The Tiger's Wife: A Novel

The Tiger's Wife - Téa Obreht I think many of the other reviewers before me so I will most likely be only rephrasing or repeating some of the former thoughts.

I heard about Tea Obreht's name being mentioned by The New Yorker "as one of the twenty best American fiction writers under forty". Naturally this made me curious and interested to see just how good her writing really is to lead her to such high praise. After I saw her short praise for "The Night Circus" on the back of the dust jacket over a year ago I decided that it's a sign, and that I will, one day, pick up and read "The Tiger's Wife".

I feel more lucky that, unlike other reviewers, I cannot complain that I have lost too much time on this book as I mostly read it during my spare time in my classes on my Kobo ebook reader, so it did it's job of killing time. Sadly that was all it managed to do in the end - kill time.

Once again this book is an example of a misleading synopsis/jacket blurb that sets the reader up for a context that they don't really find in the actual book. I struggle with the time period and location of this book. As I am from a Slavic country the names of the people and cities right away made me filter through the possible locations for the story, but it was really only until I read about Obreht herself that I finally got a general context for the location. The same goes with the time period.

This book as an artistic mess, I would say - it's beautiful, but it's so difficult to disentangle everything that's going on that at one point I didn't try understanding the plot and went along with it, in fact skimming the last chapter as well as the 'epilogue' because I felt there was so much description and lead up that by skimming I could probably pick up the main points myself. And this leads me to, perhaps, the biggest problem of the book: the lengthy writing. I don't mind description, in fact I love it, such as in the case of Tolstoy's "War and Peace" or Morgenstern's "The Night Circus", but that's only if the plot actually gets somewhere. In this book it didn't. The writing is beautiful, it's a sign of just how much craft and talent the writer possesses and is probably the reason why The New Yorker wrote such a praise about her. The writing didn't make up for the jumble that was the plot itself. It could have been shortened or at least sounded slightly less wordy throughout the entire novel. Not only that, but I still fail to understand the overall picture the book tried to paint. It was a lot of stories and memories that were retold by Natalia, which were honestly my favourite parts of the book, but they felt disengaged from the remainder of the novel. I struggled the most through the 'present time' of the novel and enjoyed the stories of the tiger's wife, of the undead man, and some of the shorter memories or sidenotes that went on, although at one point they started to feel more like a tangent than an actual necessary part of the story.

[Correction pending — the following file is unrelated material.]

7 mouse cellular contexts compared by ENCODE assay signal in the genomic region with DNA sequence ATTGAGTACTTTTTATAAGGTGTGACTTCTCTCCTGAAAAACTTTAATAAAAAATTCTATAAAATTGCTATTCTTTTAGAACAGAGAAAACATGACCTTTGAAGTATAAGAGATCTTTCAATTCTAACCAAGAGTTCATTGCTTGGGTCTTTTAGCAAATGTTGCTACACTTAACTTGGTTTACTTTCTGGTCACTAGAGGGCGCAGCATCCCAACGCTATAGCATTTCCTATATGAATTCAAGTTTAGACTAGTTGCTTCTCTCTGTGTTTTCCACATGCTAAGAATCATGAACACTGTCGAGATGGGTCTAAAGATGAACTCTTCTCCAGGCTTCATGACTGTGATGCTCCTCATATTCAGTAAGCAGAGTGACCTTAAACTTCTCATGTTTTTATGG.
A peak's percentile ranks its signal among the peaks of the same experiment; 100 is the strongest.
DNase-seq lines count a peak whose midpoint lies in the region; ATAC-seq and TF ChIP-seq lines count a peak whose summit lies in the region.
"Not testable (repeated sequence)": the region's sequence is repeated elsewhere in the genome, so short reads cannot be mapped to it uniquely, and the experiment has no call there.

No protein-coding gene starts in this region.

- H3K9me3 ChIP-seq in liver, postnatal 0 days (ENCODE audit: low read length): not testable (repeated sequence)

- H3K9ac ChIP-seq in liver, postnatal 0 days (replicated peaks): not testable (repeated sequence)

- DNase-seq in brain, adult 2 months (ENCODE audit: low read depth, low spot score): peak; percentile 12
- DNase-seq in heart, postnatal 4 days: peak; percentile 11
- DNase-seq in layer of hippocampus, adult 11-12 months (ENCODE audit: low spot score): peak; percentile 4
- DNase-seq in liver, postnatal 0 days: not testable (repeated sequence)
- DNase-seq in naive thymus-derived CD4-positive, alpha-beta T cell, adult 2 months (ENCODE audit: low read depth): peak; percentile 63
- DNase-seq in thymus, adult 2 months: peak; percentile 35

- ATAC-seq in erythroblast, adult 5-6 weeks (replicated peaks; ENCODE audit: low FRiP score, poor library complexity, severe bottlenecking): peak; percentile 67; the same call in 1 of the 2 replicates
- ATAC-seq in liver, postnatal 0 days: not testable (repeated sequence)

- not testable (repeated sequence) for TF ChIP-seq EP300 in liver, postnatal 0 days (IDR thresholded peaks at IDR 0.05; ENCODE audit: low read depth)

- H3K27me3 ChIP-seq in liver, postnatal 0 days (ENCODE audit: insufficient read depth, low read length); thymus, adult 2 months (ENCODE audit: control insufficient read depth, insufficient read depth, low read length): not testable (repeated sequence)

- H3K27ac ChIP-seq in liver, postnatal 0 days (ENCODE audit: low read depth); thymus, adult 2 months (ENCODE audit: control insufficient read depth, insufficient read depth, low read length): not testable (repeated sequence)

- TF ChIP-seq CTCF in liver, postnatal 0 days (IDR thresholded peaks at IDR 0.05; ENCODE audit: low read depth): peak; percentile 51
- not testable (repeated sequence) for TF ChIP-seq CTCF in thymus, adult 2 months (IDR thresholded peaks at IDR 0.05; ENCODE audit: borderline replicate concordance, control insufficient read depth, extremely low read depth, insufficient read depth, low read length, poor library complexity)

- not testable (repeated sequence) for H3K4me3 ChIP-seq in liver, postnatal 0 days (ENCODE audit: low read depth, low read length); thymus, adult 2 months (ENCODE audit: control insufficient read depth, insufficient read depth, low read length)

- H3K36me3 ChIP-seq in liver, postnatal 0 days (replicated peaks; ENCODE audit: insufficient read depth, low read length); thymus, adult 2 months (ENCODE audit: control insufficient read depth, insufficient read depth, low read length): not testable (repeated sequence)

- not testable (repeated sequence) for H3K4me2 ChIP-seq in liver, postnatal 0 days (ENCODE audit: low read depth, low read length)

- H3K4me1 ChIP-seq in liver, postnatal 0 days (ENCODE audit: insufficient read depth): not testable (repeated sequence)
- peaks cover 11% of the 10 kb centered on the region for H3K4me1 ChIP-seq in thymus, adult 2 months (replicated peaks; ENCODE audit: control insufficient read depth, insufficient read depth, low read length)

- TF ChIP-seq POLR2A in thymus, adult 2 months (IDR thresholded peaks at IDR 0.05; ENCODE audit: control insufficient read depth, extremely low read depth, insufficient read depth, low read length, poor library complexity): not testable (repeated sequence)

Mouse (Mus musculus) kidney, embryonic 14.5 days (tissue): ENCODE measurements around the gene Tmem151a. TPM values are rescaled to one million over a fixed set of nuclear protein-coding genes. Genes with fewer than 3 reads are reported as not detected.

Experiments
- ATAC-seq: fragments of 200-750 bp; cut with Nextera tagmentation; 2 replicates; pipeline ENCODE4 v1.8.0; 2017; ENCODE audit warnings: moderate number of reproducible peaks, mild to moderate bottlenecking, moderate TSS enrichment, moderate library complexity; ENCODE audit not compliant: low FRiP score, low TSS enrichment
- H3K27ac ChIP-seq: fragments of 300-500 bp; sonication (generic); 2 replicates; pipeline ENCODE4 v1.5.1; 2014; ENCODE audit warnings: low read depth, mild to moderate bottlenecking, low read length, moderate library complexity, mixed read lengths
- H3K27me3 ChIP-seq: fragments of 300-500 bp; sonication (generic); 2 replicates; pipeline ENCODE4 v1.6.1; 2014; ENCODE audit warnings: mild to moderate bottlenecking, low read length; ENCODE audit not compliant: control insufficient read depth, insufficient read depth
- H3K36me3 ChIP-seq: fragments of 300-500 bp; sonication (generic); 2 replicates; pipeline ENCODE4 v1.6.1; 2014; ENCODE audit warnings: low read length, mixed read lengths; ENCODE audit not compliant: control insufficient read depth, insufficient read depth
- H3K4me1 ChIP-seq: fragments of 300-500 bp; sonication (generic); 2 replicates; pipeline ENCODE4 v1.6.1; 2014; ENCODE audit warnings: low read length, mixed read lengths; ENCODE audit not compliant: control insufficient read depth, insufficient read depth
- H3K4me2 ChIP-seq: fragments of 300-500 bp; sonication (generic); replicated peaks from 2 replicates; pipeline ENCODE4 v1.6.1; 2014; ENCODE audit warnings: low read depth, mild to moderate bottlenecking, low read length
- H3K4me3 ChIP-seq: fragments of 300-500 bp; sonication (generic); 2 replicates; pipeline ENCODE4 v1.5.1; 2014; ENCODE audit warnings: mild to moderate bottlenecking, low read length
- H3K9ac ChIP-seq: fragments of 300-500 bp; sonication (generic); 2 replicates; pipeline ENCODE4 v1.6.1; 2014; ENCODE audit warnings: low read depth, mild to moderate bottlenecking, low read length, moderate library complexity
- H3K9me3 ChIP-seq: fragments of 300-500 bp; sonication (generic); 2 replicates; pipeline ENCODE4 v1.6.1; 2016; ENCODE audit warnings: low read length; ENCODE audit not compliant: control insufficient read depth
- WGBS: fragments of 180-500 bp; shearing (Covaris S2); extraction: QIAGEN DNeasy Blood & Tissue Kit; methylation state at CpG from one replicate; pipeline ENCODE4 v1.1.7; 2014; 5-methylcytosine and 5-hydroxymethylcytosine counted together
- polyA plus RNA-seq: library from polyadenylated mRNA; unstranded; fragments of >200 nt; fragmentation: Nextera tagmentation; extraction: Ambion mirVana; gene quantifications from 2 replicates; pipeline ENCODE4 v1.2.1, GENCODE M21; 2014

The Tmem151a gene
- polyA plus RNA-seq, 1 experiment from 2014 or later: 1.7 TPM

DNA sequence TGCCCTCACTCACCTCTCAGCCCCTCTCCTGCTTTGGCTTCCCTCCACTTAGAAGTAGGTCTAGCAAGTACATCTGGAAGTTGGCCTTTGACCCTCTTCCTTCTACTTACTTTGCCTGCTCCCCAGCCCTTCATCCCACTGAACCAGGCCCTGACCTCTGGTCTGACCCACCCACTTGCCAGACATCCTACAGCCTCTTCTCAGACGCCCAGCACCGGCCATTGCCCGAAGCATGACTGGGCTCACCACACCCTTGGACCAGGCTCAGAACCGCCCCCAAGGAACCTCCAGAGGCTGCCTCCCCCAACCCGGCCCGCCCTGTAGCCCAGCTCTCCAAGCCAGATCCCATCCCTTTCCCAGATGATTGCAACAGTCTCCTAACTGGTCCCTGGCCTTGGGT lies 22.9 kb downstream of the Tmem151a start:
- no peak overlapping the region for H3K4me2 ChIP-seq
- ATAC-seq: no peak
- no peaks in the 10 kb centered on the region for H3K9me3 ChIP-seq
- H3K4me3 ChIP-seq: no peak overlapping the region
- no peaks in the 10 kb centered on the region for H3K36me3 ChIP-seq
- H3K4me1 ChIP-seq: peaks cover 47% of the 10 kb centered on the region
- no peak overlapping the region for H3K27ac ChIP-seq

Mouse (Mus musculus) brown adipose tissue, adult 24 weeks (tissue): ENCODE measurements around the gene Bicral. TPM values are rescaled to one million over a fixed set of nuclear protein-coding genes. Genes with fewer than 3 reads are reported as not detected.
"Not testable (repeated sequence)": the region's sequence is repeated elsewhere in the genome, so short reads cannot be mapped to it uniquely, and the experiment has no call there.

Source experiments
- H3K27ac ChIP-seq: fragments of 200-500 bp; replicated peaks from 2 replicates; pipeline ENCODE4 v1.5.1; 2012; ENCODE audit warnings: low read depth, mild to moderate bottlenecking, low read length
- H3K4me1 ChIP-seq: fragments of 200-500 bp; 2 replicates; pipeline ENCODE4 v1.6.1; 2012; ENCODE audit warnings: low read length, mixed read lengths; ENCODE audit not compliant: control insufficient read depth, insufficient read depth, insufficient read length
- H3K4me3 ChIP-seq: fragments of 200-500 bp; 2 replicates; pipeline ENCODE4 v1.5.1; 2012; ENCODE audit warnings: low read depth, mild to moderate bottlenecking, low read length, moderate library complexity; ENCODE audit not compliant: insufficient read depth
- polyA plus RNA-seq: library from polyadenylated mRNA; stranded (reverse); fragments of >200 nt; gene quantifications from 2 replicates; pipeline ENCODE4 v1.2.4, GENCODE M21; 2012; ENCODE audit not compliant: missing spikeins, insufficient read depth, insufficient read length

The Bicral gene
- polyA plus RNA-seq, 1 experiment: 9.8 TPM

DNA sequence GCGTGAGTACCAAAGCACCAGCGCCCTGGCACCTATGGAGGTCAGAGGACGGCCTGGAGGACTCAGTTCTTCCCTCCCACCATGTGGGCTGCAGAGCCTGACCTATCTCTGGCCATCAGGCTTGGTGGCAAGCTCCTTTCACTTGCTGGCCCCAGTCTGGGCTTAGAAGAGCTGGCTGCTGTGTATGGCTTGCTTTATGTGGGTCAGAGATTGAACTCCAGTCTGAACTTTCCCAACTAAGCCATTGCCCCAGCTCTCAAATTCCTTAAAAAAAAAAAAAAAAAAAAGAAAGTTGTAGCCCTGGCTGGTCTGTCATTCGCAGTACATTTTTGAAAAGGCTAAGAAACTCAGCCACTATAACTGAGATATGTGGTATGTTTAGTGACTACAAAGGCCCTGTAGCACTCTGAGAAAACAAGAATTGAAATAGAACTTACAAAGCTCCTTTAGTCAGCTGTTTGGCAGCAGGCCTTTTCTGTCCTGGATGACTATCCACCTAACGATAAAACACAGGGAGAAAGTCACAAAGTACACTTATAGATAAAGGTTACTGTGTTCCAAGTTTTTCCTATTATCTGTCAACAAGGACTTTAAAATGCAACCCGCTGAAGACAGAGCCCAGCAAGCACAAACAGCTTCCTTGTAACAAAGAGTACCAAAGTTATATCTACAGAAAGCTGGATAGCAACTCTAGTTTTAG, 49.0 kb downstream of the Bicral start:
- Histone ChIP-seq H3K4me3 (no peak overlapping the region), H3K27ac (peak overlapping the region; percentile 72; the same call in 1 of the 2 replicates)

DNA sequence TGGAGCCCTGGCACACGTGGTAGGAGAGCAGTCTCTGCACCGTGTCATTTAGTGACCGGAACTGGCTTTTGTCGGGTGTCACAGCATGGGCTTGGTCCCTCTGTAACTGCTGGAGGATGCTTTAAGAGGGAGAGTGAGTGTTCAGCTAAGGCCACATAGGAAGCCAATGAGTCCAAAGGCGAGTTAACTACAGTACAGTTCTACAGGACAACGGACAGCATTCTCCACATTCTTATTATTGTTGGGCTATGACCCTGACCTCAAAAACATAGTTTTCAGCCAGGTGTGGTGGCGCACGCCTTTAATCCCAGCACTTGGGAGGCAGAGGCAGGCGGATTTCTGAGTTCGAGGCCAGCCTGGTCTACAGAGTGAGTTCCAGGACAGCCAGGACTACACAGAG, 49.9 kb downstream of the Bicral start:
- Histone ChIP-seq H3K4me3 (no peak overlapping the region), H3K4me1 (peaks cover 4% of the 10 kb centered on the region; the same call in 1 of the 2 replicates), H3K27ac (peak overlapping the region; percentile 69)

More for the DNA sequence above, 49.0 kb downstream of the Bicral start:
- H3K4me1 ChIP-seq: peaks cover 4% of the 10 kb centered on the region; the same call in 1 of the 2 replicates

Despite the skillful writing though I didn't engage with any of the characters. I didn't sympathize for them, or feel like they were real people/possess the characters of someone who could easily be real. The only thing that kept me reading was the fables that made the reading seem like much less of an aggravation than it already was and, honestly, the only reason why I really give this book 2 stars.

The book raised more questions unanswered and new ones raised than it did with answering them. I never really understood the whole point of Natalia reflecting on her grandfather's stories because they didn't seem to answer any of her questions about his death. Some characters, like Zora or her grandmother, I regarded as spacefillers who disappeared after a certain point and didn't complete the role which they were playing in the novel. The title is one thing that will stay the biggest mystery to me - why does it refer to her? Yes, the story of the tiger's wife was an interesting one, gripping in fact, but did it really have that great of an impact in order for it to be put as the title? I don't think so. The Jungle Book reference as well as the tiger's appearance throughout the book was more like an attempt to make this book feel more mystical or in the real of the fantastical than it was to actually deliver a point.

I don't regret reading this book but again, it was an ongoing battle in which the book lost in satisfying me and my unanswered questions, as well as left me wondering whether I really did miss something that amazing, or whether it is masquerading as something more than it really is.